By Ann H. Gabhart
Did you know that even fiction writers have brands these days? Our brand is the type of stories we write. Amish, romance, historical, mysteries, to name a few. Then those brands break down into more categories. A historical writer might be known for World War II stories, Western novels, or Biblical settings, for example. Mysteries can be thrillers, detective stories, or cozies like my Hidden Spring mysteries.
Some writers prefer to stay in the same genre or brand for all their stories and do that very successfully. Other writers branch out a bit. I’m a branch-out writer. My first published books were historical romances. I might have stayed in that genre forever, but a flurry of rejections convinced me to try something new. Rejections can be great motivators for change. So, I switched genres and wrote eleven coming of age stories for younger readers. My writing direction changed again when those young adult stories stopped finding a publisher. I began writing for adults again, but this time for the inspirational fiction market. I definitely haven’t stayed with one type of stories.
But even if you, like me, write stories that fit into different genres, you can still have things that brand your stories. Many of my stories are set in small towns. Even my fictional Shaker village of Harmony Hill can be considered a small town. Also, most of my stories have a Kentucky setting. Perhaps some of my books could be labeled Small Town Kentucky stories.
So, think about some common elements in your stories. What sets them apart from the stories others write? Do you focus on character? Or does plot drive your stories? What themes keep popping up while you’re brainstorming ideas?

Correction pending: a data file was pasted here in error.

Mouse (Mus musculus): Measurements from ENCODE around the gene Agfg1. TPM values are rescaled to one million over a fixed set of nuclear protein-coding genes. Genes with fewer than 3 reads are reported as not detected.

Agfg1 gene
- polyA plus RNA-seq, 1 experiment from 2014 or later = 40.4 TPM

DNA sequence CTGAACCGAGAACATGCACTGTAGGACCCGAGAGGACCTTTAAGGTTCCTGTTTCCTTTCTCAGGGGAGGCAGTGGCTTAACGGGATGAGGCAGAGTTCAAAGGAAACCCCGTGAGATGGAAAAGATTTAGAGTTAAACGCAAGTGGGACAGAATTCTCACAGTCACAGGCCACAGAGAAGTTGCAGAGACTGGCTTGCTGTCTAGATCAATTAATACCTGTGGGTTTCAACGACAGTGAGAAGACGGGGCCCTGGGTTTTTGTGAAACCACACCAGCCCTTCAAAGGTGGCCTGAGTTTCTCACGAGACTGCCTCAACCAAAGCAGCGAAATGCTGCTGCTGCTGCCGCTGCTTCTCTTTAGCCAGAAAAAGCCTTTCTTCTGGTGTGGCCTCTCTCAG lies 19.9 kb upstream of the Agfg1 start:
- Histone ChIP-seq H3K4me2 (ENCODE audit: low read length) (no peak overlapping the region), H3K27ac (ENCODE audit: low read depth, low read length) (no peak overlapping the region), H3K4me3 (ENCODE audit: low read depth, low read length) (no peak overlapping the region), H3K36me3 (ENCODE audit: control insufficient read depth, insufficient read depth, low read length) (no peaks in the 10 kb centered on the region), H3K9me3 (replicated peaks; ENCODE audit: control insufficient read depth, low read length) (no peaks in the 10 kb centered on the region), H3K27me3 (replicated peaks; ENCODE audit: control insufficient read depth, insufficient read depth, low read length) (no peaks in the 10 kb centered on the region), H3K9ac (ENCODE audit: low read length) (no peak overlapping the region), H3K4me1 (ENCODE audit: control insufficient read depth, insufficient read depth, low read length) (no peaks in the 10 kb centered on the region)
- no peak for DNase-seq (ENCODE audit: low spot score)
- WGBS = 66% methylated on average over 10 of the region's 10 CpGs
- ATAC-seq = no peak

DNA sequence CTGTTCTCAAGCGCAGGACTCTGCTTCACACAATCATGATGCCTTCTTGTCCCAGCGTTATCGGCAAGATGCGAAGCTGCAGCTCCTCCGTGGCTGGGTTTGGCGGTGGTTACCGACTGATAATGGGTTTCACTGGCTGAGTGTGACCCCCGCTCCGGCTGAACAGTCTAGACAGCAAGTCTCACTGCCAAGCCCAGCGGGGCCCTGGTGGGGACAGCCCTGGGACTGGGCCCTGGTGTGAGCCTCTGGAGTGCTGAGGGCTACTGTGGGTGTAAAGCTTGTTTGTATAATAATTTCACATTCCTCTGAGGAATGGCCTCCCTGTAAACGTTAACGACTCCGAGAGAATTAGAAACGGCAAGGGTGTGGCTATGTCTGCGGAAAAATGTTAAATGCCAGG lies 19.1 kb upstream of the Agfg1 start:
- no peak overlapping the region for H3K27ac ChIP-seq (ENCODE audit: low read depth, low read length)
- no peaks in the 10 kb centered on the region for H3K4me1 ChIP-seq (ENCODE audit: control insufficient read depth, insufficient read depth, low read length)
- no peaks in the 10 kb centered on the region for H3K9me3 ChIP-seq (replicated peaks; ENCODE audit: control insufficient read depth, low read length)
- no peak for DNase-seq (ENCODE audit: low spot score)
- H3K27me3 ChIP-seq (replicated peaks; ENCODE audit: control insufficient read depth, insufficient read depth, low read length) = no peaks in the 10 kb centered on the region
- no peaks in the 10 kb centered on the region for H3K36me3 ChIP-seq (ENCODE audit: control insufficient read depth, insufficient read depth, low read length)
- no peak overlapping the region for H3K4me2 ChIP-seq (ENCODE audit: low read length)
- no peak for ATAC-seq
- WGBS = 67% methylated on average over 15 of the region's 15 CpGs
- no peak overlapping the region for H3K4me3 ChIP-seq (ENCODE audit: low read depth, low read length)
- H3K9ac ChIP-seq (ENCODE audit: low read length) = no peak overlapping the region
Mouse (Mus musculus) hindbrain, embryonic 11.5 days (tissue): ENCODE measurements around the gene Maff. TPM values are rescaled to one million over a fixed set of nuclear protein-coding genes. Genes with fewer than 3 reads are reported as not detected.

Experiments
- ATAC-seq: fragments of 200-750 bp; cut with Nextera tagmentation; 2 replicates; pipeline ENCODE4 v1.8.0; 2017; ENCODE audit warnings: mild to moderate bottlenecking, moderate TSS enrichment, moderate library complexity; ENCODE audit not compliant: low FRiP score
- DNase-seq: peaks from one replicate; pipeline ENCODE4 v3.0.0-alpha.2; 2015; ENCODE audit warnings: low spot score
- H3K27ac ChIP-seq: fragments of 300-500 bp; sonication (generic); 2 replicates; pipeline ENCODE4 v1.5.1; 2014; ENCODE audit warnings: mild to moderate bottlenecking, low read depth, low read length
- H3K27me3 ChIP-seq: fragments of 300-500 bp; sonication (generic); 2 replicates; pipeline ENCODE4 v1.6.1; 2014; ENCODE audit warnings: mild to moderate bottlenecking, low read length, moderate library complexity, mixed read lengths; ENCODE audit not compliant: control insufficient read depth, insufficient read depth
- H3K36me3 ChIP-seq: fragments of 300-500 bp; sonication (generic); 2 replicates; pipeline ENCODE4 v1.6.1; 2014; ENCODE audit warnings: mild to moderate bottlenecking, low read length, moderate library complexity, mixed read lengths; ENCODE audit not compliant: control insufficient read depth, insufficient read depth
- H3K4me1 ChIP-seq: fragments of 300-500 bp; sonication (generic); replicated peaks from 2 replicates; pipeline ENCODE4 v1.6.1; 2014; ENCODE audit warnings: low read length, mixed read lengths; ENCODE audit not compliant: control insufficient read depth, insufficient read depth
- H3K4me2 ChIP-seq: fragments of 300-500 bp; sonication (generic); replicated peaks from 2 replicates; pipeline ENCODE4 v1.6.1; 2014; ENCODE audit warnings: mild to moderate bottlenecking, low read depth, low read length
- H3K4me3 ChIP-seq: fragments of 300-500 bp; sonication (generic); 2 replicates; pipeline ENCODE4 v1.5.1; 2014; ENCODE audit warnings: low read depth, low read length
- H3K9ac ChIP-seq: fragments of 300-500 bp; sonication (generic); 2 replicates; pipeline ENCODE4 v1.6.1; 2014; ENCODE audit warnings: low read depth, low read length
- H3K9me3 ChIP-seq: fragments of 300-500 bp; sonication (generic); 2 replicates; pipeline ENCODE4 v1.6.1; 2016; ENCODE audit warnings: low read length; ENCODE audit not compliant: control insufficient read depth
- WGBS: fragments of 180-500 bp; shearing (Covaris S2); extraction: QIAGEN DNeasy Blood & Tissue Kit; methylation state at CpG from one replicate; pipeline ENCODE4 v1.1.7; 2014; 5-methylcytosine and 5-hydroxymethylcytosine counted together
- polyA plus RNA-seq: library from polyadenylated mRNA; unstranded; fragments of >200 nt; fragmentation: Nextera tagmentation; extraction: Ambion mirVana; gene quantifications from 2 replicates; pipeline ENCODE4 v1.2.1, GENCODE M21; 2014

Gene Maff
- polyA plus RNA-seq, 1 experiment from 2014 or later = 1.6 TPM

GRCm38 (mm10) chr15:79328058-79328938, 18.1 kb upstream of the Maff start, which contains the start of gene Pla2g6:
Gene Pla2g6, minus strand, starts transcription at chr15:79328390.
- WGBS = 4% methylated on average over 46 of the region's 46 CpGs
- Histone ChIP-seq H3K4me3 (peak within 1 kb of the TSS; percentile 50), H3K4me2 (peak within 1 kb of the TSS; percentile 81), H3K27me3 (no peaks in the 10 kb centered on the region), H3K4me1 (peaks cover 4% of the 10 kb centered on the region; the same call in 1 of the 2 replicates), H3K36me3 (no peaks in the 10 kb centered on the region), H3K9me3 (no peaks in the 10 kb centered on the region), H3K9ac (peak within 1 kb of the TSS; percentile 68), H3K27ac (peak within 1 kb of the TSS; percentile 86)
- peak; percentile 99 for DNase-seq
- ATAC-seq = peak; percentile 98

Consider what you do well. Is it making people smile through the actions of your characters? Can you make history come to life on the pages of your book? Do you melt when you hear a touching love story? What settings inspire you? Have you always loved mysteries? Your answers to these questions and more might help you decide on the type of story you most want to write.
Or you might come up with your story and then think about how it could fit in today’s market. But market is such a fickle thing. The genre selling like hotcakes now might be on the decline by the time you get your book written, edited and ready for a reader’s eyes.
During one of those rejection motivating times when market needs were changing, I determined to write a story I loved and not worry where it would fit in the market. That was a turning point in my writing career.
Now I would most like to be known for a good story brand. Tell the story you want to tell and be your own first excited reader. Other readers will surely follow no matter the genre.
Ann H. Gabhart, a bestselling author of over thirty novels, has been called a storyteller. That’s not a bad thing for somebody who grew up dreaming of being a writer. Also writing as A.H. Gabhart, Ann recently tried a new genre and published three Hidden Springs mysteries. Ann and her husband have three children and nine grandchildren and enjoy country life in Kentucky. To find out more about Ann’s books and to check out her blog, One Writer’s Journal, visit www.annhgabhart.com. You can also join in the conversation on her Facebook page, www.facebook.com/anngabhart or Twitter @AnnHGabhart.